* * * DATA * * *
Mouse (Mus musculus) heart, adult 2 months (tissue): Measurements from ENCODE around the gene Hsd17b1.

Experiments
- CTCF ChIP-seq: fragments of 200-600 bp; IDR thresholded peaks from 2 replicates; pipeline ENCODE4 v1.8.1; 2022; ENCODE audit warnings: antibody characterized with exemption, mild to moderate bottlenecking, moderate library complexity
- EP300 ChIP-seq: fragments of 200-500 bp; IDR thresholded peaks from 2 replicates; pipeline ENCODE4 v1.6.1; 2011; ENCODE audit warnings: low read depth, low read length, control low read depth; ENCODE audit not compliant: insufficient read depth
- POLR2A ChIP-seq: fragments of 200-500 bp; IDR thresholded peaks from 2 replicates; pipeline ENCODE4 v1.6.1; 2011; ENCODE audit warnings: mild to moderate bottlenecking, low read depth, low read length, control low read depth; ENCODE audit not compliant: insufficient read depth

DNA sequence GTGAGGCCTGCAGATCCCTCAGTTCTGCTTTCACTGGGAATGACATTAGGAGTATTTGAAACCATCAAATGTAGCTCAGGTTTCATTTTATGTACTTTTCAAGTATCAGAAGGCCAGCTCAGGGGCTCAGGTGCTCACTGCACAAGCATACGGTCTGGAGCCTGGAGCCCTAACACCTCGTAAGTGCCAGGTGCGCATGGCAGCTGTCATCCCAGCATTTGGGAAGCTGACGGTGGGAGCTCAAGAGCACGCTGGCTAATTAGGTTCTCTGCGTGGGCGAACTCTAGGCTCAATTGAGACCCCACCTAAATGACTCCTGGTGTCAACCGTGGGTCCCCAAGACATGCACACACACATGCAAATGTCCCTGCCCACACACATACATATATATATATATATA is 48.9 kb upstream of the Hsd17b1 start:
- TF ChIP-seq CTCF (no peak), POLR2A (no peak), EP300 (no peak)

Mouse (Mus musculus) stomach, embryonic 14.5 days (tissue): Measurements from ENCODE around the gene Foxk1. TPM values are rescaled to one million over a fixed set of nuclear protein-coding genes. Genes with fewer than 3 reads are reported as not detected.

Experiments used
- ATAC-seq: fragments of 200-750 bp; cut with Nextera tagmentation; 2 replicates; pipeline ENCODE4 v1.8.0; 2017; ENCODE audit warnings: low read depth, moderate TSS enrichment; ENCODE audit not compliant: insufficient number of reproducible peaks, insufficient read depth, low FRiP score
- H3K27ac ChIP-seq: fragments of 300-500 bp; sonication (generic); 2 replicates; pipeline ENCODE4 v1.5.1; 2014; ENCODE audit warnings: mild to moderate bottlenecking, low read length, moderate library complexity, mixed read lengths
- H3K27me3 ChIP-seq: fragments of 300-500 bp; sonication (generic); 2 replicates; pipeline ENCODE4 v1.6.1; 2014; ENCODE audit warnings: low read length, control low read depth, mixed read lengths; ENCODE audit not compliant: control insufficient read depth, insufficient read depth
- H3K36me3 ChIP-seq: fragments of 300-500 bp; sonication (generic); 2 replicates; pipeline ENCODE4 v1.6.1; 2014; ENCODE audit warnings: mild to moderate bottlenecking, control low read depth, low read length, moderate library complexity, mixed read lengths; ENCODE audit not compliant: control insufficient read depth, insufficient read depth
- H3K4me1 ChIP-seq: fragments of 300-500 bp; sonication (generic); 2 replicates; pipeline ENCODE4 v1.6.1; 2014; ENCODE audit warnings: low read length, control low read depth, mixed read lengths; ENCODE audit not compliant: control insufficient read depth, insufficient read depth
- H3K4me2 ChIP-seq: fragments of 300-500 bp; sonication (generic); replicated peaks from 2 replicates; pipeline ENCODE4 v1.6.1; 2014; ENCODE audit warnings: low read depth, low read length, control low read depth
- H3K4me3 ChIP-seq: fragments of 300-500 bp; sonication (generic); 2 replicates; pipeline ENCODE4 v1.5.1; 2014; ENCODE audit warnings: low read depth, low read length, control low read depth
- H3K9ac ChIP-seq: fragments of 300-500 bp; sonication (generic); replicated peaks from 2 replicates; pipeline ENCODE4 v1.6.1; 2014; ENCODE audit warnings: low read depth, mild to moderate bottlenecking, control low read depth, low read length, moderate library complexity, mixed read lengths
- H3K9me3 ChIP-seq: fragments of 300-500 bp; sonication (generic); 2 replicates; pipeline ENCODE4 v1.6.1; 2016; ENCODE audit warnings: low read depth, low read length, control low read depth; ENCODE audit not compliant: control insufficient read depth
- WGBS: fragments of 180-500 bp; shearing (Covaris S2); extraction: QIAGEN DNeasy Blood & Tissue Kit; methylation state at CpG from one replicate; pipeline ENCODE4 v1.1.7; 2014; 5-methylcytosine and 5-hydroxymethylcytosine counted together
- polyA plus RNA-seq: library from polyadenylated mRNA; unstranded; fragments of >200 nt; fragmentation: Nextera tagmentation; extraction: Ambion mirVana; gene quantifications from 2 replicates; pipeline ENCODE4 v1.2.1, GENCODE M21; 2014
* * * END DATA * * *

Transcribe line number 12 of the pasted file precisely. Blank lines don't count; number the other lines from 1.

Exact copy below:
- H3K27me3 ChIP-seq: fragments of 300-500 bp; sonication (generic); 2 replicates; pipeline ENCODE4 v1.6.1; 2014; ENCODE audit warnings: low read length, control low read depth, mixed read lengths; ENCODE audit not compliant: control insufficient read depth, insufficient read depth